He said, she saidpart 2<br />Gender differences in language<br />
dominance<br />Negative evaluation of women’s position  related to the relative positions of men and women<br />The domina...
power and the dominance explanation: views<br />Power is assumed to be the key theme<br />Power is fought over through lan...
the difference model<br />“Men mistakenly expect women to think, communicate, and react the way men do; women mistakenly e...
Difference <br />Gray’s metaphor takes the difference explanation to an extreme conclusion<br />A milder version - men and...
Deborah Tannen on difference<br />Linguist and popular author You just don’t understand and others<br />People really beli...
Tannen’s differences<br />Advice versus understanding<br />Men give advice where women are seeking understanding<br />“Whe...
Tannen’s information vs feeling<br />Rapport talk<br />Women<br />Talk too much<br />Speak in private contexts<br />Build ...
Who’s interrupting?<br />Folk beliefs about interruption<br />Research into interruption<br />Zimmerman and West (1975) on...
Why?<br />Zimmerman and West suggest that interruption is a tool of control <br />Fits into the dominance model – men domi...
More than just gender<br />A meta-analysis of interruption data suggests that the genders react differently to different a...
Tannen’s understandings of interruptions - rapport vs report<br />Rapport allows for interruption -> overlapping talk <br ...
The dynamic model<br />men and women share a set of variables in language use that have social meanings that index ‘gender...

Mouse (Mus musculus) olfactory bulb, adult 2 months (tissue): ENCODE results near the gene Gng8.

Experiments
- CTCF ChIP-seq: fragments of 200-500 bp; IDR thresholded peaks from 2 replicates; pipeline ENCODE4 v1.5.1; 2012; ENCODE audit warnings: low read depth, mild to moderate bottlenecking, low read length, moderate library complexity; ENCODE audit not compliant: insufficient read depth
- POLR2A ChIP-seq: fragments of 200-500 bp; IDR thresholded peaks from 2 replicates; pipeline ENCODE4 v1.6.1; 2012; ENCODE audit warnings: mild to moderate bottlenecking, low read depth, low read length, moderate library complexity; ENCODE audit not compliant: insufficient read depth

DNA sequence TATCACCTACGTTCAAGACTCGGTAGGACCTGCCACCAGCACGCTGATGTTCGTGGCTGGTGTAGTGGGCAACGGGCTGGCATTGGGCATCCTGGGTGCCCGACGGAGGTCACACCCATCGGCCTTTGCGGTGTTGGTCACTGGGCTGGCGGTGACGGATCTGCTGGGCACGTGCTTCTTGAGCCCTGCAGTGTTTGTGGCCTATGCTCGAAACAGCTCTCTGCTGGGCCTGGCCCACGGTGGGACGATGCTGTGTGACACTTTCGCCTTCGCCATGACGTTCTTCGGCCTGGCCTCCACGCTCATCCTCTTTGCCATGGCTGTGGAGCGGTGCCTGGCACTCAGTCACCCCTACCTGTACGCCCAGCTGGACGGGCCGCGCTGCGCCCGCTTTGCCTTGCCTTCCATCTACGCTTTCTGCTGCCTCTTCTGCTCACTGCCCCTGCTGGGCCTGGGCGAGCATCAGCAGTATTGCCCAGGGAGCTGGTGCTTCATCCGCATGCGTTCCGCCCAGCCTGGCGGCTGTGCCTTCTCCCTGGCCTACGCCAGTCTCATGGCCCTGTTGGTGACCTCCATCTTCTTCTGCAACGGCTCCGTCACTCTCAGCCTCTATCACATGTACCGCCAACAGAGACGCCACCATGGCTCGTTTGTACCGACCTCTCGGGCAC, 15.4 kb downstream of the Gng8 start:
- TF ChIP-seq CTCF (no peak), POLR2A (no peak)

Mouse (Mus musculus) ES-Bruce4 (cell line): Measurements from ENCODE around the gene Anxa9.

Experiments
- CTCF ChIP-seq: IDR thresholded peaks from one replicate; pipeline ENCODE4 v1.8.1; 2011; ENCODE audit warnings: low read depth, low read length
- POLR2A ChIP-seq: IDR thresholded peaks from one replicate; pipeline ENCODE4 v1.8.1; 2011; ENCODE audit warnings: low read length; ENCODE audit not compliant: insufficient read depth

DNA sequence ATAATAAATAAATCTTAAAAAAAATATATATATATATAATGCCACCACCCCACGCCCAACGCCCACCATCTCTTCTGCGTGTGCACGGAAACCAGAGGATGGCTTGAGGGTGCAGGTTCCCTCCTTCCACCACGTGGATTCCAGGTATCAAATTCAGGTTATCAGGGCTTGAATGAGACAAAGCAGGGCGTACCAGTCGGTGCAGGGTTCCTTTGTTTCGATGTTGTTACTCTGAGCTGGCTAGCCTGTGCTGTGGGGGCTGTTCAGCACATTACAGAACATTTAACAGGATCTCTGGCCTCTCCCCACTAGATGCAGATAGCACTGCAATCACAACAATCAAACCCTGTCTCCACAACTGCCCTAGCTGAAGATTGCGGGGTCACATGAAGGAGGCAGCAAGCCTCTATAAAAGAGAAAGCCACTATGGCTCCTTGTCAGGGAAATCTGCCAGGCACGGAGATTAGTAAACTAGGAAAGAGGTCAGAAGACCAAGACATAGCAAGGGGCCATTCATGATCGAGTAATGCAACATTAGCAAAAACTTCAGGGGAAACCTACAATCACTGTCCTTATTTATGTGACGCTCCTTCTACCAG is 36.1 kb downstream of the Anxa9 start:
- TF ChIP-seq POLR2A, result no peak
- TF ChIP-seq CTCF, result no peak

The value of dynamism<br />This means we can still say that some of the previous findings have meaning<br />But that indiv...
How should we approach researching language and gender?<br />With a new understanding of gender<br />How can we research g...
Janet Holmes describes a set of hypotheses that should be explored for their veracity and universality<br />a) women and m...
Sally McConnell-Ginet and Penepole Eckert’s views<br />Ask those working in language and gender fields to<br />a. recognis...
Gender is not an independent variable<br />Who are these women? Who are these men?<br />Does the list subsume all women in...
Black women’s view of white women’s language<br />Mary: Well I think White women they try to be polite or you know, it doe...
Why local?<br />McConnell-Ginet and Eckert argue that Labovian style interest in single variants only correlations not exp...
what about males?<br />While the advice of McConnell and Ginet and the understanding of gender as a kind of performance ra...
Masculinity is a performance too<br />Some masculine styles are valued more than others<br />Are some men (at times) domin...
Conclusion<br />Gender and language is a complex area<br />Having a sounder understanding of what gender is should underpi...
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He said, she said part 2

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He said, she said part 2

  1. 1. He said, she saidpart 2<br />Gender differences in language<br />
  2. 2. dominance<br />Negative evaluation of women’s position related to the relative positions of men and women<br />The dominance of men is reflected in the way men linguistically dominant<br />They dominant the ‘social airwaves’, arguably speaking more often and longer than women, interrupting more frequently and the semantic downgrading of terms that refer to women.<br />Men’s language active and assertive<br />Women’s language passive<br />
  3. 3. power and the dominance explanation: views<br />Power is assumed to be the key theme<br />Power is fought over through language<br />Men’s language is the important, public language about decision, competition, power – the language of objectivity, science<br />Women’s language is about nuturance, caring responsiveness<br />Women’s communicative genres are trivialised as gossip, power achieved through cattiness and bitchiness. (making the assumption men don’t gossip)<br />